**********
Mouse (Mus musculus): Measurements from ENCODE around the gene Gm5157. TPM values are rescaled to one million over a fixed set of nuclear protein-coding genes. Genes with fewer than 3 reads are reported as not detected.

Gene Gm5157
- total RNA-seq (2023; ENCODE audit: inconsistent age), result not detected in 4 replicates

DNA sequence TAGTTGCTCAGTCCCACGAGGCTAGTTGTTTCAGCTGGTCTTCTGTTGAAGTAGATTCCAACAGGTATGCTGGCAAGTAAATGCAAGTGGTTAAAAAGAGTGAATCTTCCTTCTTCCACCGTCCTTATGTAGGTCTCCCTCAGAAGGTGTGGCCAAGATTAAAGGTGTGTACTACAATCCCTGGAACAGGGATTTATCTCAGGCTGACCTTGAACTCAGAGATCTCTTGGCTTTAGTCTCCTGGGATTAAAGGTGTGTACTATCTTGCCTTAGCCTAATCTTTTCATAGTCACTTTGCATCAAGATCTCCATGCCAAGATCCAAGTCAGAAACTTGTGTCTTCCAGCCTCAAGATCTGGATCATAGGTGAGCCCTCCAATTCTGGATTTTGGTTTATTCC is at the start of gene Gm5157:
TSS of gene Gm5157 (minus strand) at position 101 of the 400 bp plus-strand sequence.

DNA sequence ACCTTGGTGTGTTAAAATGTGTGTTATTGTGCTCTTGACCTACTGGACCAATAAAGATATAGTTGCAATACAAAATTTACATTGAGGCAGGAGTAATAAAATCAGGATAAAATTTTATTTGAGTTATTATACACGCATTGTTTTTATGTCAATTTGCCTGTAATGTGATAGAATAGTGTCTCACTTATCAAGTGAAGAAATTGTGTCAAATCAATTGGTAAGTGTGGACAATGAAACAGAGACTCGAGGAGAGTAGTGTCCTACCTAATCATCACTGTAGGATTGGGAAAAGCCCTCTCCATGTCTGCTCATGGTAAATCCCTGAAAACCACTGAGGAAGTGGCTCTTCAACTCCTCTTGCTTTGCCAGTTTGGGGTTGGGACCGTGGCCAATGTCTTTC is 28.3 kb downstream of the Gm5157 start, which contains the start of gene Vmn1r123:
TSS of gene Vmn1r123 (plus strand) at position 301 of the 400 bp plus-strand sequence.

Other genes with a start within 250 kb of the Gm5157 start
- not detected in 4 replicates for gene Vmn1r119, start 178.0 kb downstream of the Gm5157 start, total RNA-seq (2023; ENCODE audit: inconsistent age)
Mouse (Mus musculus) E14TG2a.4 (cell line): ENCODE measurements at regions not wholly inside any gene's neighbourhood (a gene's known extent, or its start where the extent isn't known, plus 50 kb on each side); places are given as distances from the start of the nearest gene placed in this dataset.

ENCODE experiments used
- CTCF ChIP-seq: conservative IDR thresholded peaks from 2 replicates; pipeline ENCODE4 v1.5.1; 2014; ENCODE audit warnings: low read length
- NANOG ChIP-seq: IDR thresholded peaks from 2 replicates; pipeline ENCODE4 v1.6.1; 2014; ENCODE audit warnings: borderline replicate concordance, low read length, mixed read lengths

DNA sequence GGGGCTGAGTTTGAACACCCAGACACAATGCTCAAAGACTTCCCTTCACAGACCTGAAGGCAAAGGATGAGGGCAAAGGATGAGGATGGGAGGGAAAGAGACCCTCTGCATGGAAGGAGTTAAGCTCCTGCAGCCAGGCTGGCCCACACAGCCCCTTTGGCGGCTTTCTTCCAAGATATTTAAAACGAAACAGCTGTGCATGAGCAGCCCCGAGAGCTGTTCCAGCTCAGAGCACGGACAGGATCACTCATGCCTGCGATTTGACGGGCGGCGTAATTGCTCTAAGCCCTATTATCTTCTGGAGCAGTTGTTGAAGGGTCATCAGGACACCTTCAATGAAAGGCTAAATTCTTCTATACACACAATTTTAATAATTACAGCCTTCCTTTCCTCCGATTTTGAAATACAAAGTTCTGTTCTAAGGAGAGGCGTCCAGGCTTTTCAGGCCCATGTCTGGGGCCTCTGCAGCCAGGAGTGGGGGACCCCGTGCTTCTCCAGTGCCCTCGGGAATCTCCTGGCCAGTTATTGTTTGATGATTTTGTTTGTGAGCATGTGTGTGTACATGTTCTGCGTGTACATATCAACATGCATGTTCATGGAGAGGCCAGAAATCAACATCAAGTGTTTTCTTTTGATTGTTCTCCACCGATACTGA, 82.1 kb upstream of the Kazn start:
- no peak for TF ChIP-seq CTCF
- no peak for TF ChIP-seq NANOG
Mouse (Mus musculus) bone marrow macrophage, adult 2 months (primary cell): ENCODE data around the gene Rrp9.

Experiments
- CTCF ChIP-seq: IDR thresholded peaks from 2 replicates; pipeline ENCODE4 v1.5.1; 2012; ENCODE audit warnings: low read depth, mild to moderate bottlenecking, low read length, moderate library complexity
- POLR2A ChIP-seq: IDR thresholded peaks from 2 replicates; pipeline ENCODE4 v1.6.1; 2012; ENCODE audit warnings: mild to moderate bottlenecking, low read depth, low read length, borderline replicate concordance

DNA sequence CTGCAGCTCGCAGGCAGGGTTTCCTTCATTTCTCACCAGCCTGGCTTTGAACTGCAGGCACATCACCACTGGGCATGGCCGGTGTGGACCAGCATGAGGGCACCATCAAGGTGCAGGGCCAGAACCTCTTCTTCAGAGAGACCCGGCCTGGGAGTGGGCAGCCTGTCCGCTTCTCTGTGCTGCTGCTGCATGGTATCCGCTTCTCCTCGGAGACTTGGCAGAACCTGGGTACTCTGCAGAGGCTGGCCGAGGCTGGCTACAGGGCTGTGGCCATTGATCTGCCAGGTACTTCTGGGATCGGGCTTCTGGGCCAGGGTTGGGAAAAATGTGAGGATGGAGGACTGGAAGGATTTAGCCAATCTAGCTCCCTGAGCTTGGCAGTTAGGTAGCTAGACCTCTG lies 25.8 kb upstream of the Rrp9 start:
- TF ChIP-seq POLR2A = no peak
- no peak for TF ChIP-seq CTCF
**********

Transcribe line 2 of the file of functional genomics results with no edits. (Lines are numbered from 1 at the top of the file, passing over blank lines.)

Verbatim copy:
Gene Gm5157